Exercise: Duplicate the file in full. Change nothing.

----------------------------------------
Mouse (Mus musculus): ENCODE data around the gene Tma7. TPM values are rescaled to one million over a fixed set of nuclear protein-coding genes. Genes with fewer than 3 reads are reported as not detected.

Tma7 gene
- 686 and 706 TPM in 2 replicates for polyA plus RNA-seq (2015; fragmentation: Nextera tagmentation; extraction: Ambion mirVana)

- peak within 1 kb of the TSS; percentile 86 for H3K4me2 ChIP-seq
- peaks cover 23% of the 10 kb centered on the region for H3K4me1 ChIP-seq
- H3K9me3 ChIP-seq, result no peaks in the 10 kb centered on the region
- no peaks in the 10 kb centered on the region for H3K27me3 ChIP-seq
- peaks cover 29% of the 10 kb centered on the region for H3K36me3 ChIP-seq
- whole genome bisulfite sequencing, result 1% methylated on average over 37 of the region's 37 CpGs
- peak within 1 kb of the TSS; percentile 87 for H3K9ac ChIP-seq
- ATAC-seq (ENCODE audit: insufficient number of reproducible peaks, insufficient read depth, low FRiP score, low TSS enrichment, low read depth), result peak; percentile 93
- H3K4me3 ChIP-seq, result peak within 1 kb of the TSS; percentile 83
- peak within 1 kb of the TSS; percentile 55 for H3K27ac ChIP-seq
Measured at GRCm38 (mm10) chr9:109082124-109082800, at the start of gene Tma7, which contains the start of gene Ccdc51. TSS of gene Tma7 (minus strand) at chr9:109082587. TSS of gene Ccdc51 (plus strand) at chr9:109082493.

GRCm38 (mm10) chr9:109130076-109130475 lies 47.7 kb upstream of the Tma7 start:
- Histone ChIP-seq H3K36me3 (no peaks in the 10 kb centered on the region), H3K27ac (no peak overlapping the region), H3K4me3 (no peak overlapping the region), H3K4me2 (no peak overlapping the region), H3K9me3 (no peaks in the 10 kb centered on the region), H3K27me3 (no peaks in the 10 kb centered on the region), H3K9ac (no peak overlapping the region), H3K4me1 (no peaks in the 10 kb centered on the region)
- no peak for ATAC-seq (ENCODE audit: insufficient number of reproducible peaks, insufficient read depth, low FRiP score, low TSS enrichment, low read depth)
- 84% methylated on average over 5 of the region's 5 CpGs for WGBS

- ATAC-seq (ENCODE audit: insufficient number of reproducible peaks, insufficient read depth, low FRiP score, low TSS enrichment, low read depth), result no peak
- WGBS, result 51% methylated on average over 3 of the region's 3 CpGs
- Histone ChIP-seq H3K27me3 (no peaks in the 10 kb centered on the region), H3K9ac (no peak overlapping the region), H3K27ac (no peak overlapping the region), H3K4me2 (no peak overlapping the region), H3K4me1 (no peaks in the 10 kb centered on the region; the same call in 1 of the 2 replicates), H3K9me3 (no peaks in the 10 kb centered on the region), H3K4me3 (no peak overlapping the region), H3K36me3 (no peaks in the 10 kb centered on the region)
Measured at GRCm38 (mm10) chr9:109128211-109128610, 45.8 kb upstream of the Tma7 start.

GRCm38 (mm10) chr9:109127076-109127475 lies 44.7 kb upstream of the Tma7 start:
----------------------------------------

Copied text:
Mouse (Mus musculus): ENCODE data around the gene Tma7. TPM values are rescaled to one million over a fixed set of nuclear protein-coding genes. Genes with fewer than 3 reads are reported as not detected.

Tma7 gene
- 686 and 706 TPM in 2 replicates for polyA plus RNA-seq (2015; fragmentation: Nextera tagmentation; extraction: Ambion mirVana)

- peak within 1 kb of the TSS; percentile 86 for H3K4me2 ChIP-seq
- peaks cover 23% of the 10 kb centered on the region for H3K4me1 ChIP-seq
- H3K9me3 ChIP-seq, result no peaks in the 10 kb centered on the region
- no peaks in the 10 kb centered on the region for H3K27me3 ChIP-seq
- peaks cover 29% of the 10 kb centered on the region for H3K36me3 ChIP-seq
- whole genome bisulfite sequencing, result 1% methylated on average over 37 of the region's 37 CpGs
- peak within 1 kb of the TSS; percentile 87 for H3K9ac ChIP-seq
- ATAC-seq (ENCODE audit: insufficient number of reproducible peaks, insufficient read depth, low FRiP score, low TSS enrichment, low read depth), result peak; percentile 93
- H3K4me3 ChIP-seq, result peak within 1 kb of the TSS; percentile 83
- peak within 1 kb of the TSS; percentile 55 for H3K27ac ChIP-seq
Measured at GRCm38 (mm10) chr9:109082124-109082800, at the start of gene Tma7, which contains the start of gene Ccdc51. TSS of gene Tma7 (minus strand) at chr9:109082587. TSS of gene Ccdc51 (plus strand) at chr9:109082493.

GRCm38 (mm10) chr9:109130076-109130475 lies 47.7 kb upstream of the Tma7 start:
- Histone ChIP-seq H3K36me3 (no peaks in the 10 kb centered on the region), H3K27ac (no peak overlapping the region), H3K4me3 (no peak overlapping the region), H3K4me2 (no peak overlapping the region), H3K9me3 (no peaks in the 10 kb centered on the region), H3K27me3 (no peaks in the 10 kb centered on the region), H3K9ac (no peak overlapping the region), H3K4me1 (no peaks in the 10 kb centered on the region)
- no peak for ATAC-seq (ENCODE audit: insufficient number of reproducible peaks, insufficient read depth, low FRiP score, low TSS enrichment, low read depth)
- 84% methylated on average over 5 of the region's 5 CpGs for WGBS

- ATAC-seq (ENCODE audit: insufficient number of reproducible peaks, insufficient read depth, low FRiP score, low TSS enrichment, low read depth), result no peak
- WGBS, result 51% methylated on average over 3 of the region's 3 CpGs
- Histone ChIP-seq H3K27me3 (no peaks in the 10 kb centered on the region), H3K9ac (no peak overlapping the region), H3K27ac (no peak overlapping the region), H3K4me2 (no peak overlapping the region), H3K4me1 (no peaks in the 10 kb centered on the region; the same call in 1 of the 2 replicates), H3K9me3 (no peaks in the 10 kb centered on the region), H3K4me3 (no peak overlapping the region), H3K36me3 (no peaks in the 10 kb centered on the region)
Measured at GRCm38 (mm10) chr9:109128211-109128610, 45.8 kb upstream of the Tma7 start.

GRCm38 (mm10) chr9:109127076-109127475 lies 44.7 kb upstream of the Tma7 start: